Tag Archives: 59E59 Theaters

The Commons

The Commons attempts to explore the ways in which everyday moments can form a wider story.  The comedic drama is written by Lily Akerman and directed by Emma Miller backed by an almost exclusively female creative team.  For a piece that sprung from the mind of a young playwright known for telling stories filled with colorful and distinctive voices and further filtered through a sharply feminine lens, it is surprisingly lacking in warmth or depth.  

The script is composed of quick scenes depicting a series of conversations held in the kitchen shared by four New York City housemates.  Fastidious Robyn (Ben Newman) is a failed artists who has lived in the house for 20 years.  Jittery Dee (Julia Greer) is struggling to focus her thoughts about her all-important dissertation.  Homey Janira (Olivia Khoshatefeh) lovingly bakes bread while Marie Kondo-ing the heck out of the space.  And newcomer Cliff (Ben Katz) is stretching his meager web designer paycheck while filling the air with empty promises.  The topics they cover are everyday issues from who should wipe down the stove top to how long a guest should be able to stay.  Atypically, these discussions do not build on one another.  Each time an incident appears to be lifting the action to the next level, it deflates as quickly as Cliff’s vow to clean his beard hair from the sink.  In total, the characters live together for 9 months — the period it takes to create a new human life —  yet they have almost no impact on each other, an outcome that is as tedious as it is unrealistic.  

Ms. Miller’s staging in the black box Theater C at 59E59 is also ill-conceived.  In order to accommodate Emmie Finckel’s clean kitchen set, the performance area has the audience seated in an L-shape.  But the actors are mostly placed so that those on the shorter side are continually confronted by backs instead of faces.  The sharp cuts between episodes often make the passage of time difficult to gauge.  At least the clever sound designed by Caroline Eng fills the pauses with the “music” of kettles, microwaves, timers, and other kitchen noises.  

The cast members — most of whom have worked exclusively in festival and workshop productions — do what they can to bring variety to their roles.  The most successful is Olivia Abiassi, whose energetic arrival halfway through the play woke up the audience, in some cases literally.  Her portrayal of Cliff’s ex Anna, the most full blooded of the characters, is thoroughly engaging  For the short time she is in the shared apartment, the spunky straight shooter fills the void by providing everything the others have been lacking in their lives, be it a fresh salad or genuine honesty.   Unfortunately, none of her vitality survives her character’s exit.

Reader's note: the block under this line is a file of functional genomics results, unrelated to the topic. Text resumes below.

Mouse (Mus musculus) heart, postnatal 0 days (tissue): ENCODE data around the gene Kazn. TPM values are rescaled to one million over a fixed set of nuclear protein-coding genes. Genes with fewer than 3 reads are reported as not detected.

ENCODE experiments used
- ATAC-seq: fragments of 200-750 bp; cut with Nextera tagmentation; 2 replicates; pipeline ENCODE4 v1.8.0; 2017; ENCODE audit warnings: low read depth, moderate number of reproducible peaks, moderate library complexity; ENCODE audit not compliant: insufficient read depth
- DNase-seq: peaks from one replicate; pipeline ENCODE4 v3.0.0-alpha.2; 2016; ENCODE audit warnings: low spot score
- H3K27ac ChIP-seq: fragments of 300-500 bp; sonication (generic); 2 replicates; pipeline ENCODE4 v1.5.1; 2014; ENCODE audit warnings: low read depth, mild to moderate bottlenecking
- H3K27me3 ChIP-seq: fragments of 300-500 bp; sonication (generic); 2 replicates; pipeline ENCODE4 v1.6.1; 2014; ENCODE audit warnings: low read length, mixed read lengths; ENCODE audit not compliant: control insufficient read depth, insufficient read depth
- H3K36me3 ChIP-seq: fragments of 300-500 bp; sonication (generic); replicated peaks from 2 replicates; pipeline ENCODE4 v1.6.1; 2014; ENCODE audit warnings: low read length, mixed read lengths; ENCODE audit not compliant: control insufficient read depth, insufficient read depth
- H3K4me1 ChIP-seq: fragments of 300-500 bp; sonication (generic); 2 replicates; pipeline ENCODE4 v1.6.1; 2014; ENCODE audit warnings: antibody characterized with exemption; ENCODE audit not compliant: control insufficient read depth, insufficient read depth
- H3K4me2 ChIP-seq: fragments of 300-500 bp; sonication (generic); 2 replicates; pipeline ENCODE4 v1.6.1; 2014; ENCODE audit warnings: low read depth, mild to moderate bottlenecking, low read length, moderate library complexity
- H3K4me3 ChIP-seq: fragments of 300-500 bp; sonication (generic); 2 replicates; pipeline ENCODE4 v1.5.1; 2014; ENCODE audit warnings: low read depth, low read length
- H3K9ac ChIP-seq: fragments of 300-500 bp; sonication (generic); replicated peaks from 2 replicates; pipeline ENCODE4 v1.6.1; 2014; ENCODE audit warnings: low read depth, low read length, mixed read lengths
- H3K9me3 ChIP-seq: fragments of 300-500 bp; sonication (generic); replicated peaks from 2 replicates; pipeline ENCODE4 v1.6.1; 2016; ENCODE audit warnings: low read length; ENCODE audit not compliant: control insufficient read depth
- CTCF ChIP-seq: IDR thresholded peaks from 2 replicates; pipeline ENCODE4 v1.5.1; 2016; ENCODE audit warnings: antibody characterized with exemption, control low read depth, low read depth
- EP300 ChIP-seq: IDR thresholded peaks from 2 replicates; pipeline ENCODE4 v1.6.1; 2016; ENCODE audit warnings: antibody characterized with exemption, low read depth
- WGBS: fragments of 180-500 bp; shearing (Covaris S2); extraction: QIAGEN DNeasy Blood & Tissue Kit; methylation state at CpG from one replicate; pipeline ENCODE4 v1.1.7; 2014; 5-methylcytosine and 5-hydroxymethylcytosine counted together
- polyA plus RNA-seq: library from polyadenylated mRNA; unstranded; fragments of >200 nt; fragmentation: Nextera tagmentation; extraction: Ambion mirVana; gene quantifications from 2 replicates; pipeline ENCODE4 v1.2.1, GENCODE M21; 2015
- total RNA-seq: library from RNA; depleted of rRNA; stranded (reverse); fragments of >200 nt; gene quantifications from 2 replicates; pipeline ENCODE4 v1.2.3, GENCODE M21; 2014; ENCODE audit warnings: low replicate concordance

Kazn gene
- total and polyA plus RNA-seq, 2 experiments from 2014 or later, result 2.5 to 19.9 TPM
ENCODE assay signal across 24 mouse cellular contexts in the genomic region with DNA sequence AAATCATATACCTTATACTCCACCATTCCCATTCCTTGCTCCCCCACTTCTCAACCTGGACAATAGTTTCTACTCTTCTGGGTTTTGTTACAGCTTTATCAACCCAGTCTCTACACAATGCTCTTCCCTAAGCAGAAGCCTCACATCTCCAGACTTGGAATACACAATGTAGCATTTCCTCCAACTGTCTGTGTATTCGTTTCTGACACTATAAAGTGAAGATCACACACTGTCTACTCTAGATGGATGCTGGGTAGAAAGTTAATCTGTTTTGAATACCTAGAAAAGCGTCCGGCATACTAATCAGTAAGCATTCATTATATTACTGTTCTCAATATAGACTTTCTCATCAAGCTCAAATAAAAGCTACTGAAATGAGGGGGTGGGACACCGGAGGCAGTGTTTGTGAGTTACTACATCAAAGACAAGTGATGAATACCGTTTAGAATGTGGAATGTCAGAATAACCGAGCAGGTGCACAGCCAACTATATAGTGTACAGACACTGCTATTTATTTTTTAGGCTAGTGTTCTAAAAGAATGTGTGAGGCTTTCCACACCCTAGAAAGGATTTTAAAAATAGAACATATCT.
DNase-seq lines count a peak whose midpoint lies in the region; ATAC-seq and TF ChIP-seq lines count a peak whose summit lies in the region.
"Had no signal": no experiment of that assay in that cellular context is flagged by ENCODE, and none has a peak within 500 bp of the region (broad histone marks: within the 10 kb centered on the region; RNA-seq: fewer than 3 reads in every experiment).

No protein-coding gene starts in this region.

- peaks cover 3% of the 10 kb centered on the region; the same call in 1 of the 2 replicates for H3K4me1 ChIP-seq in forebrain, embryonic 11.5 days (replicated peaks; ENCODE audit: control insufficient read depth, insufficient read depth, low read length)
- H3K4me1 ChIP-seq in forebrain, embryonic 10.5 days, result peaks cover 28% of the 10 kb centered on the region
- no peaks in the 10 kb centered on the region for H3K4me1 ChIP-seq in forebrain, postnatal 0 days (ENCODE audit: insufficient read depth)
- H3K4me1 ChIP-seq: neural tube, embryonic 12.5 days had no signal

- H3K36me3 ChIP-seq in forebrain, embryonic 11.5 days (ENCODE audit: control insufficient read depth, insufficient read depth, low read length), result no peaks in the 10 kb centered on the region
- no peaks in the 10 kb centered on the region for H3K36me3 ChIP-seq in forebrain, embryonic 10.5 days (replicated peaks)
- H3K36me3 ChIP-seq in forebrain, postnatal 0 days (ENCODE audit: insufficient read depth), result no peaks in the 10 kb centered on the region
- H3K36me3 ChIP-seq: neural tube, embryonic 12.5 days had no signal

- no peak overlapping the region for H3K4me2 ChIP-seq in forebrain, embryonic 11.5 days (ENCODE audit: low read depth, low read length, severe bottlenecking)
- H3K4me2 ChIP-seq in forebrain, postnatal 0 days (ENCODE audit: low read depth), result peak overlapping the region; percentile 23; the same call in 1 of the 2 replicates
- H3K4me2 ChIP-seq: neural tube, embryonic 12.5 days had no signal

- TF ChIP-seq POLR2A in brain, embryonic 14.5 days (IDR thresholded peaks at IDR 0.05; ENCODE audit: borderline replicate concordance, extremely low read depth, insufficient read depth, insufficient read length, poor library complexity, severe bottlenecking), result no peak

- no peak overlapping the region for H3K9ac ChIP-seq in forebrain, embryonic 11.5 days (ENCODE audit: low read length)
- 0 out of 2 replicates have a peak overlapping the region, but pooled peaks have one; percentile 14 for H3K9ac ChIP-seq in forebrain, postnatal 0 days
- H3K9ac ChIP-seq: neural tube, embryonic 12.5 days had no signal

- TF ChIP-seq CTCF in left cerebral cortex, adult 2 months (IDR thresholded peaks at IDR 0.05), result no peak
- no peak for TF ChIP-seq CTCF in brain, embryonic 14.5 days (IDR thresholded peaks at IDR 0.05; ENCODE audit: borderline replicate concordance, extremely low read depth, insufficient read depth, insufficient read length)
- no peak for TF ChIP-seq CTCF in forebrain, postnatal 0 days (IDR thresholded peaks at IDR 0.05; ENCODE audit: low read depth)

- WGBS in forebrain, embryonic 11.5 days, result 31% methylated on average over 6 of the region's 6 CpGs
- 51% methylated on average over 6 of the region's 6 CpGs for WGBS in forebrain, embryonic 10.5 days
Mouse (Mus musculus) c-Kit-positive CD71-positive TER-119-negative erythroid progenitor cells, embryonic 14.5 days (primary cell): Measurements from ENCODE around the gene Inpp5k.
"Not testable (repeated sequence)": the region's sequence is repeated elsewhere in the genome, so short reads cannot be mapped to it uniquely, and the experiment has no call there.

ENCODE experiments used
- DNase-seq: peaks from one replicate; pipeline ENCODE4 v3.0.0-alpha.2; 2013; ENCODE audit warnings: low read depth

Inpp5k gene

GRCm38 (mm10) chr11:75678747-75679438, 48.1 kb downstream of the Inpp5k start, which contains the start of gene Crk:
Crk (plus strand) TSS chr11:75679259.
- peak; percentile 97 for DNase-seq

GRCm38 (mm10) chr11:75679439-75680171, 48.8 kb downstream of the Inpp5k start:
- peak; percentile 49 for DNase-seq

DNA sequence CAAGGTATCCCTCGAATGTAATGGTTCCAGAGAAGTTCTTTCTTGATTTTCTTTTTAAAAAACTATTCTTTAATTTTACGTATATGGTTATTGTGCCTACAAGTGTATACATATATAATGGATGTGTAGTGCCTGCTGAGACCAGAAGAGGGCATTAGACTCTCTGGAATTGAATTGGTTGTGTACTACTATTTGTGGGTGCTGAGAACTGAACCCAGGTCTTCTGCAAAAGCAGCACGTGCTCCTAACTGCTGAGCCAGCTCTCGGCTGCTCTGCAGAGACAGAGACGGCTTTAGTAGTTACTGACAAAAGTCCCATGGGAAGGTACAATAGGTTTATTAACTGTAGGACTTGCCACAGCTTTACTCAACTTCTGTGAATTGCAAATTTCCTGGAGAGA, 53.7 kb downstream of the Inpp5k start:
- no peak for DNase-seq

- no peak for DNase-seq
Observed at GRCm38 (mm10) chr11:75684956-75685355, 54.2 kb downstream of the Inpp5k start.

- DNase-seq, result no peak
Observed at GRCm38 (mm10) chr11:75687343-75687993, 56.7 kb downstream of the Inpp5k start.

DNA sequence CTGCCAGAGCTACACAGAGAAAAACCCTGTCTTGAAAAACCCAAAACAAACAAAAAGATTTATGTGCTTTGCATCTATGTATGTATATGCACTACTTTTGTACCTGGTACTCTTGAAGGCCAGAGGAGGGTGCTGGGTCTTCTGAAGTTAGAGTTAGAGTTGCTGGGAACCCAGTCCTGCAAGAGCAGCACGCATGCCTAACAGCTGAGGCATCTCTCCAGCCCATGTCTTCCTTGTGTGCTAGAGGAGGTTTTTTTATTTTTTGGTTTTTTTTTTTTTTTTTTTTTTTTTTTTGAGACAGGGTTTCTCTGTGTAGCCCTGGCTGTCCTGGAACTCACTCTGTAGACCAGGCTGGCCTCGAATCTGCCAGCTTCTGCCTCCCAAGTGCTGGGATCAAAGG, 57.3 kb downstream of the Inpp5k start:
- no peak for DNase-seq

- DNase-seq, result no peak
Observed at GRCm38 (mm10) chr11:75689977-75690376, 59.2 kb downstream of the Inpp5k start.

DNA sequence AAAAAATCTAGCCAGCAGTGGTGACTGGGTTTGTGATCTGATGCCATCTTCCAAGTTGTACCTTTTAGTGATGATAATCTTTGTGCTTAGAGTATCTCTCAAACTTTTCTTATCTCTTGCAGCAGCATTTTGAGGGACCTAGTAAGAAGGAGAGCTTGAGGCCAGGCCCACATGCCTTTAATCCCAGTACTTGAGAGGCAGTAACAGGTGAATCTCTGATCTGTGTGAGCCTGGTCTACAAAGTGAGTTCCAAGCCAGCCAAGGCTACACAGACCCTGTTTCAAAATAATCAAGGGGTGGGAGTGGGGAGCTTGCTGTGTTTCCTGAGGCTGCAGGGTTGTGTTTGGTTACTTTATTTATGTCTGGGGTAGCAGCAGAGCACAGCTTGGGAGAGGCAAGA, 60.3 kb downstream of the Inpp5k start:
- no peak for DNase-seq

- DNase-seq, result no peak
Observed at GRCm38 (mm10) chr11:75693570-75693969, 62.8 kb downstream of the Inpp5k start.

Julia Greer, Olivia Khoshatefeh, Ben Newman, Ben Katz Photo by Carol Rosegg

Julia Greer, Olivia Khoshatefeh, Ben Newman, and Ben Katz; Photo by Carol Rosegg

A still-emerging work, The Commons might be better appreciated in a less established venue.  For a modern day kitchen sink drama, this production suffers from a lack of seasoning.  Though the situations portrayed may be increasingly… common, that does not automatically imbue them with meaning.  To build a real bridge between the viewers and the subjects requires more than an exploration of surface traits and eccentricities.  

Presented by The Hearth, The Commons is running at 59E59 (59th street between Madison and Park) through Sunday, February 23.  Tickets are $25 ($20 for members) and are available by calling the 59E59 Box Office at 646- 892-7999 or by visiting http://www.59e59.org. Seating is general admission.  Note that the second row on the shorter side of the L is not raked.